I was astonished. The vice president of a top-ten airline stood at the podium of a major research conference as he relinquished the last remnant of competitive advantage for his company.
In his speech, he proclaimed that U.S. airlines are in a commodity business. He asserted that the airlines are little more than a conveyance between points “A” and “B.” Moreover, there is little that any airline can do to differentiate itself other than by price, and should strive to be as efficient as possible, he said.
Decorum precludes me from mentioning the presenter by name. But, he works for an airline located in “America” and it flies out “West.”
Being from Dallas, I had to ask the obvious question: “Sir, if air travel is a commodity and times are understandably tough, why does Southwest Airlines continue to show a profit?”
“Well,” he paused, “We are not Southwest Airlines. Besides, they are kind of a special case.”
I couldn't help but agree with his conclusion, having been subjected to two of his discourteous crew members that week.
Air travel as a commodity? I suppose if you studied enough forecasting models and financial statements, a sense of cynicism might lead you to that conclusion.
But as airline passengers, we know something that he apparently doesn't: kindness and decent treatment by flight crews can make a remarkable difference to us.
I admit it. I will do almost anything to avoid traveling on certain airlines based upon past in-flight experiences. If I am booking online, I'll look down the list of fares and pick the price and time that best meet my needs while carefully avoiding certain airlines that are on my “S” list.
Admit it--you do it too. And for those of you who are sometimes forced to go against your “S” list by a company policy, you know how irksome and icky it feels.
Doesn't sound like consumer behavior in a commodity market to me.
Listen, this is not a rant about the quality of air travel. Heaven knows the airline industry has been through enough.
I was on an airplane on 9-11, and I was back in the air the following Saturday. A month later, I was waiting to board my flight in Boston as American Airlines' Chairman and CEO Donald Carty and former CEO Robert Crandall stepped off the jetway to deal with the termination of the head of security at Logan Airport.
So, I've been in the middle of it as much as any other frequent flier.
What I'm talking about is something that can serve as a key differentiator for airlines or most any other company. Companies that have this precious quality can decidedly distinguish themselves in seemingly commoditized markets.
The quality of which I speak is an unwavering attention to good service.
Right now, our society is yearning for good customer service. We see so many bad examples that it is easier to point out those few meritorious encounters that are exceptional.
Nordstrom is a retailer that has one such reputation for exemplary customer service. So much so, that an urban legend has lingered for years that illustrates its reputation: A consumer walked into a Nordstrom store with two automobile tires. He asked for a cash refund, and yet he didn't have his receipt.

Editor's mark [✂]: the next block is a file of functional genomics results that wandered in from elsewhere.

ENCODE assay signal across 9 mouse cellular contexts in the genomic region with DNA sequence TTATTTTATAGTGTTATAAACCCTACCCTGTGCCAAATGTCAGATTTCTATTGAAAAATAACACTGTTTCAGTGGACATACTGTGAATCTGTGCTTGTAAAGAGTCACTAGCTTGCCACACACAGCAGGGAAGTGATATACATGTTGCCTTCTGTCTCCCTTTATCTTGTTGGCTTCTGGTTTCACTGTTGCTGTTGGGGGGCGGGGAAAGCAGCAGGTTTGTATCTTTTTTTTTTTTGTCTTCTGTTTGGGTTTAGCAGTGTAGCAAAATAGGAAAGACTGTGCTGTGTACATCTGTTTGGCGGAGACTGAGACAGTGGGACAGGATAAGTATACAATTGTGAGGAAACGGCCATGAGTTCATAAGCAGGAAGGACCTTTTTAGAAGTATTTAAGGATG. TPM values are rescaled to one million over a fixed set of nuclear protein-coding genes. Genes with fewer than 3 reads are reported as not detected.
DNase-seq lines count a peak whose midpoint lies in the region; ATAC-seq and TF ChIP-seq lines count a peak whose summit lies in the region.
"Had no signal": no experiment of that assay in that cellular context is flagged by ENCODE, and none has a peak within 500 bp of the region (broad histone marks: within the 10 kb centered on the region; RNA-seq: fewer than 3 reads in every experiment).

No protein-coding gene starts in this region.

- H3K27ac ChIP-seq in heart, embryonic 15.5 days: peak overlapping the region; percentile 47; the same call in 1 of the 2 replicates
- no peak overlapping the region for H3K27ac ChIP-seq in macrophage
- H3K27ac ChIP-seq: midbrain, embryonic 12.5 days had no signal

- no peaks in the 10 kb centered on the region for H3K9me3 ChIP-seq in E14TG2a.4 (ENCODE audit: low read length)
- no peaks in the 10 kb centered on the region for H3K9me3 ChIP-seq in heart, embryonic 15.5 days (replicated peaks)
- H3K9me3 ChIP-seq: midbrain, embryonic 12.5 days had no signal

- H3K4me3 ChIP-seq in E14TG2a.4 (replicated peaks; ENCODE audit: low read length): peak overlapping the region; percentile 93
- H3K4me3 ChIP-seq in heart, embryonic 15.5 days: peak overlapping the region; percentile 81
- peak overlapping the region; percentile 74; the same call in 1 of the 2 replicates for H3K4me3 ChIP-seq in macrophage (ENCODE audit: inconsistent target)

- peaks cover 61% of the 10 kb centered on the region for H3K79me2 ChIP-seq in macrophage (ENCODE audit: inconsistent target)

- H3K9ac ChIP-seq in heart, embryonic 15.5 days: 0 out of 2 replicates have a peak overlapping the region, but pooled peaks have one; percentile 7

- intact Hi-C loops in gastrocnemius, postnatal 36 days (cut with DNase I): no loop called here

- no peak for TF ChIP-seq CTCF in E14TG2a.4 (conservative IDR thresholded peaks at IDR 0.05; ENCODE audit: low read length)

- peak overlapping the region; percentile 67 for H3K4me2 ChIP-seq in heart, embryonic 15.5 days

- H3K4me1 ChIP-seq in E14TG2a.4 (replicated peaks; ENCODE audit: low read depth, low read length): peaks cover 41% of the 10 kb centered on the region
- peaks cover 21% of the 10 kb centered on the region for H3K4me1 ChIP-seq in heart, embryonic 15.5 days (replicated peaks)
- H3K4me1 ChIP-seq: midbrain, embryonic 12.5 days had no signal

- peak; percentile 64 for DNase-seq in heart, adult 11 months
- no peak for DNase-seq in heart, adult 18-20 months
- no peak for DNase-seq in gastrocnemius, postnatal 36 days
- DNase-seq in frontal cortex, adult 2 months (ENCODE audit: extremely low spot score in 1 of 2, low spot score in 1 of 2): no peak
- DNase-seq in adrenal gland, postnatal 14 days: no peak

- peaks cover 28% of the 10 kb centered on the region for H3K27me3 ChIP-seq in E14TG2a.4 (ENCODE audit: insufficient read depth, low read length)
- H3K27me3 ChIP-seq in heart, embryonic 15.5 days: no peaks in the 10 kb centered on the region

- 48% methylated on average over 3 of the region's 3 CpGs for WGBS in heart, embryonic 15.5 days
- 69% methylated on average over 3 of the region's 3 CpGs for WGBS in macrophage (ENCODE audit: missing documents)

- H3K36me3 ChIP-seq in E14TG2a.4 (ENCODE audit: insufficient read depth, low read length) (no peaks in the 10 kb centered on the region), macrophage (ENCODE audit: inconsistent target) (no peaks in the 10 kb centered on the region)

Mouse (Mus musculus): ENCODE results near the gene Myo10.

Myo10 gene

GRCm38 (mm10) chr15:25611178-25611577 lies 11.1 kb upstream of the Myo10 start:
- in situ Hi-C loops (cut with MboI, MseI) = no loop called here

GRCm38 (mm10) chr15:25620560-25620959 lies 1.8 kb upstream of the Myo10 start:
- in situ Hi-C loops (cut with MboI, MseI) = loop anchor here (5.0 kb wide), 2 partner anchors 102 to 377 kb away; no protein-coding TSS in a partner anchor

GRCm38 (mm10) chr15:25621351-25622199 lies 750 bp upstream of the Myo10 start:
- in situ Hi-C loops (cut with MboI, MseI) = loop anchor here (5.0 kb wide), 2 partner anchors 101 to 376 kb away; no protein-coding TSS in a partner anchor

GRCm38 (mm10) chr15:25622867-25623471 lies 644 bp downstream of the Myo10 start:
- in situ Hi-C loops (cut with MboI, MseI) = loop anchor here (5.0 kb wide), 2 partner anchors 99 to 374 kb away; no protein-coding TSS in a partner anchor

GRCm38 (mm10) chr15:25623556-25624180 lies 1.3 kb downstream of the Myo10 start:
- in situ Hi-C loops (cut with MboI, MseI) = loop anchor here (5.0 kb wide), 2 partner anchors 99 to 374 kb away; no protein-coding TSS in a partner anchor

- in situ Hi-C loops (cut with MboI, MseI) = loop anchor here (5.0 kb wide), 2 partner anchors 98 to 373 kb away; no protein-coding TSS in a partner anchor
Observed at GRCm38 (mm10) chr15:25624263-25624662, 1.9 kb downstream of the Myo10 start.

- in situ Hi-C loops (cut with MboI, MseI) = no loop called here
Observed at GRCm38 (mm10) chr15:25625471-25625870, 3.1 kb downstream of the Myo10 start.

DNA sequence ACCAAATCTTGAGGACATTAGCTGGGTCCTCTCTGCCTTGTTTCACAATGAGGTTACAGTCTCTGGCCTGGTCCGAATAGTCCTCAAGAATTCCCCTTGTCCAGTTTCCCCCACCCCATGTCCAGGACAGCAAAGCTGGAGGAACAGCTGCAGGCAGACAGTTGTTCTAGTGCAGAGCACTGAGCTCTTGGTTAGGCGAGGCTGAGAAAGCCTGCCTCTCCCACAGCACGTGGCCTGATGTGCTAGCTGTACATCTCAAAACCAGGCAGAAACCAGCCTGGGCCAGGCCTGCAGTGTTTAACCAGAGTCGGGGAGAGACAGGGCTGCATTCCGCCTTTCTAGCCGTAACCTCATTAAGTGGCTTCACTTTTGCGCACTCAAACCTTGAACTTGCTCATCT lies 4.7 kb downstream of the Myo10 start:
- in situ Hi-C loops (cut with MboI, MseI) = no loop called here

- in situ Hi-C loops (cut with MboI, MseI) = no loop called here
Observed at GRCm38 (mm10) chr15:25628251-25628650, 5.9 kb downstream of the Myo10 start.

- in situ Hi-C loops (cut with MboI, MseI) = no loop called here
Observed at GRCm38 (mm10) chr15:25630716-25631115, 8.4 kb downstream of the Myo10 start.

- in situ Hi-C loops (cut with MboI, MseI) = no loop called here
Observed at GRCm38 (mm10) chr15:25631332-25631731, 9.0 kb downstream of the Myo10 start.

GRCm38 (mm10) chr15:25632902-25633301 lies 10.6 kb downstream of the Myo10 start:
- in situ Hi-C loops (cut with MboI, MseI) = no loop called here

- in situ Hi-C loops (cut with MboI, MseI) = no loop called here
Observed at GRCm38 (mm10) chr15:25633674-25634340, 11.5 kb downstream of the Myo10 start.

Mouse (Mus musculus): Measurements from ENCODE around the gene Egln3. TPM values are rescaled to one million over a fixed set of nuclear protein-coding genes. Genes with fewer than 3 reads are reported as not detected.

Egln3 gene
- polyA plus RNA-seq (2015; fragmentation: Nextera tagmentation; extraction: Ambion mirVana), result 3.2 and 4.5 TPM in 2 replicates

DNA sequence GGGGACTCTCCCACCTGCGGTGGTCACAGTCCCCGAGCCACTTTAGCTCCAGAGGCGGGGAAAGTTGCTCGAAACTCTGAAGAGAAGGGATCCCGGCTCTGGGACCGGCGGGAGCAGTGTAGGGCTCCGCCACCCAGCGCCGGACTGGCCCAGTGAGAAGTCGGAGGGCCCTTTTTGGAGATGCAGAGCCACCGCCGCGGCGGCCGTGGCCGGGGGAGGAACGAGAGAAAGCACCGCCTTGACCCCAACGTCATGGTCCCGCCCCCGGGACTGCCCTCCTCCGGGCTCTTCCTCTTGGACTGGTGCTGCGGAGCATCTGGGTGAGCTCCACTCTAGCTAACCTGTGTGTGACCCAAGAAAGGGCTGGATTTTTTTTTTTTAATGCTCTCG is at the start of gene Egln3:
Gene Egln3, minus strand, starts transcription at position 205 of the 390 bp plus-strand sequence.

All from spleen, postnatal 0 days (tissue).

The tires were supposedly a gift, and they were in like-new condition. After listening to the customer, the Nordstrom employee graciously accepted the tires, handed over $250 cash, and bid him a good day. Of course, Nordstrom doesn't even sell tires.
This story, whether fact or fiction, demonstrates two important realities. First, we have a longing for good customer service. And secondly, we want to recognize and share stories of extraordinary customer service with others.
The positive attitude and humor of the folks at Southwest Airlines is almost legendary. Chairman Herb Kelleher's antics and persona continue to pervade the culture of the company after 30 years of his enthusiastic leadership.
Dedication to customer service always follows the trickle-down theory in corporate cultures. The other part of Southwest Airlines' secret? The company has a reputation for hiring on the basis of a positive attitude and sense of humor.
I know that mission statements don't typically mean much, but based on my experience, it seems that Southwest Airlines has truly put theirs into practice:
“The mission of Southwest Airlines is dedication to the highest quality of Customer Service delivered with a sense of warmth, friendliness, individual pride, and Company Spirit.”
Interestingly...not one word about airplanes, flights or schedules. It essentially focuses the company's attention on attitude toward customers.
The Malcolm Baldrige National Quality Award is bestowed upon companies that exemplify excellence in the areas of leadership, strategic planning, customer and market focus, information and analysis, human resource focus, process management and results.
Only one hotelier has been the recipient of this prestigious award: The Ritz-Carlton. By the way, it's won the award twice, in 1992 and 1999. If you've ever been a guest at a Ritz-Carlton, you've experienced the best service that can be provided in the hotel industry.
Each employee carries a copy of the Gold Standards--the foundation and principles upon which Ritz-Carlton operates. They are worth reading and memorizing.
How dedicated is Ritz-Carlton to the concept of providing quality customer service?
The company established the Ritz-Carlton Leadership Center in 1999. Since that time, more than 10,000 senior executives and mid-level managers from other companies have learned the secrets of increasing customer retention and loyalty from a true leader in service excellence.
Does providing good customer service cost a lot? Sure, with the proper hiring and training, you bet it does.
But in the long run, failure to provide good customer service costs companies more than they will ever realize...until it's too late. By then, they've become a commodity.